With that said, if you can’t bump your speakers, don’t have a dedicated sub, or can’t afford high end monitors with low frequency response, then it is a pretty cool tool for sub monitoring that might give you more peace of mind than staring at a frequency analyzer when mixing. Though I personally found it to sometimes be a little strange at first because its like sitting in a massage chair that is set to react according to the audio coming from your audio source (which is basically what it really is).
It is also quite fun to show off to friends, though nobody cares after about 30 seconds and I did get a number of comments like “you spent that much money on a wearable massage chair!!!”. All from non-producer friends of course…
I find subpac an extremely useful tool, unless your mixing in a pro built studio there’s no way you can get anywhere near as accurate sub monitoring as you do with a subpac.
Unless you are trying to sell the product, I’m not sure why you would think a subpac is REQUIRED to monitor sub without a pro built studio. Its as if you are saying everyone that made music prior to the subpac was required to go to a pro-studio to do their sub mixing. That’s not true…they did it in their homes, or in their self-built studios.
Didn’t say required though did I… just that you won’t get anywhere near as accurate…
its not that hard to treat a room usually. And then you get actual sub rather than a vibrating chair. I’m not using a “pro-studio” but I get excellent sub with just a bit of room treatment adjusted through using sonarworks referencing.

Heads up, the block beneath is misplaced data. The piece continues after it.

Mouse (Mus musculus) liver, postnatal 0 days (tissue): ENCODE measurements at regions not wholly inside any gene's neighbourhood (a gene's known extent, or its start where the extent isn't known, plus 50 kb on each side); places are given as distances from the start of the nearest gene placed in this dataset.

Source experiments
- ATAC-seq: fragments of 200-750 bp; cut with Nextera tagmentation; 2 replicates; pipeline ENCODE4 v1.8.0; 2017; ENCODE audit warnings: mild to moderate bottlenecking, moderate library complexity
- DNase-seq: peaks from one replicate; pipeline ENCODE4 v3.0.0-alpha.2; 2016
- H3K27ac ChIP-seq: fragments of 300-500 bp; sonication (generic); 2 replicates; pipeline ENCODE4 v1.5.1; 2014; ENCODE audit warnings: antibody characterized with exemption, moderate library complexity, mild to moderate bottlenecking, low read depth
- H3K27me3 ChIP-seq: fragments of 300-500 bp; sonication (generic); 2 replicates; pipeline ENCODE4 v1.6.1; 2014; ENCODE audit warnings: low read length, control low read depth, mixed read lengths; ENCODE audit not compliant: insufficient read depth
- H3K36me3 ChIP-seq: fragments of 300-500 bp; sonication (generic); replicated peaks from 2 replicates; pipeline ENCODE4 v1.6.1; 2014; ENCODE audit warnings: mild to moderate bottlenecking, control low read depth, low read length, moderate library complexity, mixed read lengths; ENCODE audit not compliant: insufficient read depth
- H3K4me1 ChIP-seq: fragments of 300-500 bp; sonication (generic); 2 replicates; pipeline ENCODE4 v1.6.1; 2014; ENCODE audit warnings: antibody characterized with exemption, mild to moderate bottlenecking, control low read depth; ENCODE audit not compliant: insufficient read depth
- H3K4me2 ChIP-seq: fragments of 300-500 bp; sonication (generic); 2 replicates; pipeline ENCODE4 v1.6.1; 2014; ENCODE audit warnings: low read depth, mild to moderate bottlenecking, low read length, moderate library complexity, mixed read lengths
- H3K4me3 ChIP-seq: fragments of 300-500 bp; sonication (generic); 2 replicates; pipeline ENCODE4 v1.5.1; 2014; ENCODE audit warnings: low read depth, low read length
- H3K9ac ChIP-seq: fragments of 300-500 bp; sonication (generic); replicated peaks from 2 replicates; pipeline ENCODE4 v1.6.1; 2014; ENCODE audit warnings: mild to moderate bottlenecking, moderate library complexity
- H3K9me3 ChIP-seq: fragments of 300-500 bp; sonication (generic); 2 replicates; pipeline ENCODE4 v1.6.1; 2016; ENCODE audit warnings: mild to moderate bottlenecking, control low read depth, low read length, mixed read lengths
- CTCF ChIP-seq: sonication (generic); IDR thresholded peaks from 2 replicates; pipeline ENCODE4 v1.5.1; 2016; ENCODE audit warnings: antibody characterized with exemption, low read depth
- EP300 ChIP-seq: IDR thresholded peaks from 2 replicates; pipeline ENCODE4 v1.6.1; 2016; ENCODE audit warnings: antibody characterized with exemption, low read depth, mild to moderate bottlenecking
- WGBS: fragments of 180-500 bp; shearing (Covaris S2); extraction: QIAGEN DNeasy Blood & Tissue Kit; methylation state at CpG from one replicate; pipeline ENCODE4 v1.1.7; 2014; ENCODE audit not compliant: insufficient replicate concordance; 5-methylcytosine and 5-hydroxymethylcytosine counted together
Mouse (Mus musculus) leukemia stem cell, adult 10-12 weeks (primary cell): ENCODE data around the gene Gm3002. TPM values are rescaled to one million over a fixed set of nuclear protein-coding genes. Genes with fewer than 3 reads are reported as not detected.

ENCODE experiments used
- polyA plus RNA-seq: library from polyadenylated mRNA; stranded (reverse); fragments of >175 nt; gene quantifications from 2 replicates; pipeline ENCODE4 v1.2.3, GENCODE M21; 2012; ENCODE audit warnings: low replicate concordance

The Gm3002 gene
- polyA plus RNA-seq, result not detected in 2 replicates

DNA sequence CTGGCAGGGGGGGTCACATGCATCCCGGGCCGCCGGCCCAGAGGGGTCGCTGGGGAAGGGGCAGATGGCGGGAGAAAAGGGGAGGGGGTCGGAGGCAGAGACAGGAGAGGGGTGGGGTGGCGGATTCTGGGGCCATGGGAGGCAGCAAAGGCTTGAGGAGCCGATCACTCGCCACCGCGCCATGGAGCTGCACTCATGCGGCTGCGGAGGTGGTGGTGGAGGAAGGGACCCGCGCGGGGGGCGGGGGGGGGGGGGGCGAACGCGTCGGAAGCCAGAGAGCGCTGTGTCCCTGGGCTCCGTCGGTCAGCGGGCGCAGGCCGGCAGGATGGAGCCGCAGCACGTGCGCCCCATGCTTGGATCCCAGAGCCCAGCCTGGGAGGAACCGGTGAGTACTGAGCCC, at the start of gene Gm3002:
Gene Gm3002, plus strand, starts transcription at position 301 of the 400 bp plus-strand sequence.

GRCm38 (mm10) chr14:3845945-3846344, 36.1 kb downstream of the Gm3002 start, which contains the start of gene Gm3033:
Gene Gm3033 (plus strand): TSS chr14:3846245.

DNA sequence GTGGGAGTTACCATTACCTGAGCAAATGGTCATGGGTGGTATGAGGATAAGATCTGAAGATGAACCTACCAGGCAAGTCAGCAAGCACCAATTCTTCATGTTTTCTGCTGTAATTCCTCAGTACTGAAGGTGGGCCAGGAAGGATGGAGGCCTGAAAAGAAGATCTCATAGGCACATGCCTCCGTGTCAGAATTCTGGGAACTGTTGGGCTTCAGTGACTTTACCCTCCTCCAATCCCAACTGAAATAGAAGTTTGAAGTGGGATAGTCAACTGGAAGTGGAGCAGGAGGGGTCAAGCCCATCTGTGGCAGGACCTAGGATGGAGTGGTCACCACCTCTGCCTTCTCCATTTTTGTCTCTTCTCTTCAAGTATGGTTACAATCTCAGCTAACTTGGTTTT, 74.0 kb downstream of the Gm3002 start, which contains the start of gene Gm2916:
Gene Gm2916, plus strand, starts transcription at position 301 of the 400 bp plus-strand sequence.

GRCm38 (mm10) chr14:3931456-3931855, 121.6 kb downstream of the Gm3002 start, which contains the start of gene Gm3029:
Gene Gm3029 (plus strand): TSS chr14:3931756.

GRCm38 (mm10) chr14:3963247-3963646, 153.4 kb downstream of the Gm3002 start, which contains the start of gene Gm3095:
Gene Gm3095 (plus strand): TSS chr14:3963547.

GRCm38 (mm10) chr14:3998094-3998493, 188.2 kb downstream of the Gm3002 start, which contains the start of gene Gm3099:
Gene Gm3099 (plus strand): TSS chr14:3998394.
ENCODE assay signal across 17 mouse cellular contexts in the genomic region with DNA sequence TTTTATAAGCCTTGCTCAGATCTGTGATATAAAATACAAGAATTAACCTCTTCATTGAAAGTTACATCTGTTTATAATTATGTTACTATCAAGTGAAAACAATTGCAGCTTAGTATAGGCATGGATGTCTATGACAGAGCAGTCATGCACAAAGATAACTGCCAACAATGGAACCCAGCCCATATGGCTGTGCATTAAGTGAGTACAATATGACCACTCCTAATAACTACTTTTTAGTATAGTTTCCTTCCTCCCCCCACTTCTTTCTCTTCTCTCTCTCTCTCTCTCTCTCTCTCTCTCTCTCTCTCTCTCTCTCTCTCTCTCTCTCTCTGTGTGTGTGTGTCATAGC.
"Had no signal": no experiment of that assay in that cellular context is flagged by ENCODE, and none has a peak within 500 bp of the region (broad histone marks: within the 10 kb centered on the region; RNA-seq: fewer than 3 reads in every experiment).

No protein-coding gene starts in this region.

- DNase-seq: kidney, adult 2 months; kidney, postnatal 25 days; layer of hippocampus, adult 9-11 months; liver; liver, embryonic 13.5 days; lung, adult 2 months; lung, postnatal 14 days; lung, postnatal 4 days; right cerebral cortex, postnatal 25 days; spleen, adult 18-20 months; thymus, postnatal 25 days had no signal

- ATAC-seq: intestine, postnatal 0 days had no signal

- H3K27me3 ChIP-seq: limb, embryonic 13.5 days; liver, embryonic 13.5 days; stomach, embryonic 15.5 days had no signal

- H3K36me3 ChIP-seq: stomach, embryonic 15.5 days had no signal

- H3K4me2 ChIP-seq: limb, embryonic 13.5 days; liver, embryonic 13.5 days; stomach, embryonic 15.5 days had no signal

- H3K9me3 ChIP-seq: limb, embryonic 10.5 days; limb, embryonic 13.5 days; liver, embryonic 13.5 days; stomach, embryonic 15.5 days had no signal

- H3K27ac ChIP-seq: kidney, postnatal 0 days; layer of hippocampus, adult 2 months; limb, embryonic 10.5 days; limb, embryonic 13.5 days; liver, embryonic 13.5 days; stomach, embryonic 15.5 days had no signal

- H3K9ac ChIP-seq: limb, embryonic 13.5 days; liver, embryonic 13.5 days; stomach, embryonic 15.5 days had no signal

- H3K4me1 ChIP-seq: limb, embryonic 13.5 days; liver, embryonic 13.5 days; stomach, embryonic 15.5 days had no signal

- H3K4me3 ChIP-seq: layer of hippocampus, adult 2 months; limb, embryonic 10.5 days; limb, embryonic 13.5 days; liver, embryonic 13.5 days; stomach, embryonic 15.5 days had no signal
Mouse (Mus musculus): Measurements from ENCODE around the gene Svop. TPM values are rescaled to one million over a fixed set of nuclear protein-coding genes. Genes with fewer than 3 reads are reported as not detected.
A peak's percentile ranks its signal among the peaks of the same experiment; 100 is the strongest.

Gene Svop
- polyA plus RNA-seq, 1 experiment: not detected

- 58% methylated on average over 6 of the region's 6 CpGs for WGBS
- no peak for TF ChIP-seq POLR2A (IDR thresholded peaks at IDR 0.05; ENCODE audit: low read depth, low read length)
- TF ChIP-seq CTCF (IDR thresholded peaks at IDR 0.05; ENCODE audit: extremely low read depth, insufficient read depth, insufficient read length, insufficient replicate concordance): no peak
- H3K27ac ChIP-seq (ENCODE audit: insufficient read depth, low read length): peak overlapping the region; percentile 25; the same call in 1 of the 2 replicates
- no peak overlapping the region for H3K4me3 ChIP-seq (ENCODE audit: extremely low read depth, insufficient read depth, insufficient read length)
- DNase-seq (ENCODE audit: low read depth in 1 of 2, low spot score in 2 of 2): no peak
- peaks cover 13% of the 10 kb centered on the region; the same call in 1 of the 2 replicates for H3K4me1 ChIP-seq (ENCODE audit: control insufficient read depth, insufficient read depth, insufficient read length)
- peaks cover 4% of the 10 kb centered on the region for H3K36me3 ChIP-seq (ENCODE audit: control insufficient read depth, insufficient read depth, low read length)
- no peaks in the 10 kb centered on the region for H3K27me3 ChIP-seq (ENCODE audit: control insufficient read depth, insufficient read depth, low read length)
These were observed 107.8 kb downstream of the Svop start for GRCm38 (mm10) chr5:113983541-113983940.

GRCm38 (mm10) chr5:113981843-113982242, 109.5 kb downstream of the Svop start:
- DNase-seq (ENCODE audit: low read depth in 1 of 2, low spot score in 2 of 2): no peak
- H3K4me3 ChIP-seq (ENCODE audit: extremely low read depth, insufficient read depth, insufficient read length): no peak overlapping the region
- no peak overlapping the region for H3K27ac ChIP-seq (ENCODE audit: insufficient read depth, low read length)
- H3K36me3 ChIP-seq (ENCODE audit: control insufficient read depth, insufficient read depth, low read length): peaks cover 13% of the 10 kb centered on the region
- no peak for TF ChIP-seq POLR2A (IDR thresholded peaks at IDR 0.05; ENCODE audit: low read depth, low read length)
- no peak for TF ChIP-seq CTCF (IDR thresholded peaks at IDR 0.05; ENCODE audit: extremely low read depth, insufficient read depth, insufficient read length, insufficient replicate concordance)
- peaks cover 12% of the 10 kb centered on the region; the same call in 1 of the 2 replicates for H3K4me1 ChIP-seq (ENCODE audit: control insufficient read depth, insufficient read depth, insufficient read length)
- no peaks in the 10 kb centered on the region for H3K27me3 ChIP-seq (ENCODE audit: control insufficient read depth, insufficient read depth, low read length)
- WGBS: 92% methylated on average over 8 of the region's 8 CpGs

I agree though that it can be useful in certain situations, if the original poster doesn’t want to treat their room, doesn’t have the means to purchase other monitors, or travels around a bit, the subpac is a nice way to get an idea of what is going on down below.
Still love mine, going on a couple years now. Thing is, it’s not just a mixing tool, it’s also a pretty physical experience. To get that same level of chest pounding thump, you’ve gotta turn your traditional sub up pretty f-ing loud. That’s not always what your hearing, or your neighbors want. But horses for courses, of course
Yes, definitely see your point. I guess I don’t mean to say it’s a vibrating chair, but rather if you have the means to produce good sub, you wouldn’t need it. It is a good piece of kit, for a lot of people. Especially since many living conditions don’t allow extremely loud volume etc.
I spent a lot of money treating my room, have and used the full sonarworks reference system with their measurement mic. Good monitors and a studio sub placed correctly.
Took tunes I’d written into a pro studio and sat with the owner/head engineer… bottom end was wrong big time… standing waves will get you every time.
Got subpac and it’s sorted the issues perfectly. I still use the room to write but I use the subpac to check the mix.
Plus in a small room as in standard bedroom or the like using a sub at a level you can feel the subbass… is a sure fire fast track to tinnitus trust me I know.
Fair enough. I do think it can be a useful tool, not trying to argue that. Just found it obsolete for my setup. That’s all really.
Lastly I did ask Sonarworks directly about using a studio sub with their software and mic…
Their answer at the time was that it did not yet have the ability to account for a sub only twin studio monitors focused on the listening position like in the instuctions to calibrate. That was over a year ago though.
So using a sub with sonarworks calibration could be counter intuitive.
Ah really? Weird cause their site says you can. This post is pretty recent, so its possible you had missed it? Could be beneficial for you to check again